Northern Ireland

Seamus Daly: Omagh bomb accused appears in court in town for first time

Seamus Daly
Image caption Seamus Daly is charged with the murders of 29 people in the Omagh bomb in 1998

A man accused of murdering 29 people in the Real IRA bomb attack in Omagh in 1998 has appeared in court in the County Tyrone town for the first time.

A judge is deciding if there is enough evidence for the case against Seamus Daly, 45, from Jonesborough, County Armagh, to go to a crown court trial.

Mr Daly, originally from the Republic of Ireland, was arrested in April 2014.

The Omagh bomb was the biggest single atrocity in the history of the Troubles in Northern Ireland.

It happened just four months after the Good Friday Agreement was signed.

The death toll included nine children and three generations of one family, but no-one has been convicted in a criminal court of carrying out the attack.


The hearing at Omagh Magistrates' Court is expected to last for two days.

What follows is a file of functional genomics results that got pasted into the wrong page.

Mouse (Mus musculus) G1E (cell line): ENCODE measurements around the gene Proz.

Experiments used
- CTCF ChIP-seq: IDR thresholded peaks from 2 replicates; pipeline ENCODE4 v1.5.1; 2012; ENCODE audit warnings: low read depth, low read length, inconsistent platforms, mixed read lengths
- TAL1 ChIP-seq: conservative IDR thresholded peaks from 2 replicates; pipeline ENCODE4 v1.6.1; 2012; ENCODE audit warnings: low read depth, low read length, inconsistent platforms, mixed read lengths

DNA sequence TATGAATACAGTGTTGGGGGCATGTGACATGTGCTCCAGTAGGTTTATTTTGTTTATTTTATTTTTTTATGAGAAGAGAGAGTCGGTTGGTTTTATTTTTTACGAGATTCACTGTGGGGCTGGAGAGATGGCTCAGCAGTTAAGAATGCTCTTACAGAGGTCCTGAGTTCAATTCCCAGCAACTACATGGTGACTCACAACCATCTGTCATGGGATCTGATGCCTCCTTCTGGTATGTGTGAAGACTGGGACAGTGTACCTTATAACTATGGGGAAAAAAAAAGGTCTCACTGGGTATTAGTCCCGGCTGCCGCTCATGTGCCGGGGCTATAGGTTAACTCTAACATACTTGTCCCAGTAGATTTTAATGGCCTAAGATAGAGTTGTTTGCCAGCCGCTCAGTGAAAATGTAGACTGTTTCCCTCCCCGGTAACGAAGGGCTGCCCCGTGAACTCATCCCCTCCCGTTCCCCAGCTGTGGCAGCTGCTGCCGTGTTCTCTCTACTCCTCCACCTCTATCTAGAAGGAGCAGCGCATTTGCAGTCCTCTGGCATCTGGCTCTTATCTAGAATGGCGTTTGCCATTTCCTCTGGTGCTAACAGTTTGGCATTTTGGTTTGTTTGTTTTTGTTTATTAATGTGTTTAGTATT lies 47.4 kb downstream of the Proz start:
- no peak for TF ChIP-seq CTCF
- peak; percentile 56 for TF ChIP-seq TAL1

Along with the murder charges, Mr Daly faces charges of causing the explosion and possessing the bomb, and two charges relating to another dissident republican bomb plot in Lisburn, County Antrim, in April 1998.

Previously, all of Mr Daly's magistrates' court hearings in Omagh have been via videolink from prison.

He was brought to court in a prison van on Thursday and was led inside handcuffed to a security officer.


Some relatives of those who were killed in the attack were in the court.

Mr Daly sat a few feet from the victims' relatives who have followed every stage of the long legal process.

After his arrest Mr Daly gave police a statement denying any involvement in the Omagh bombing or Lisburn plot.

His lawyers have argued that the case against him is weak and much of the evidence has been discredited.

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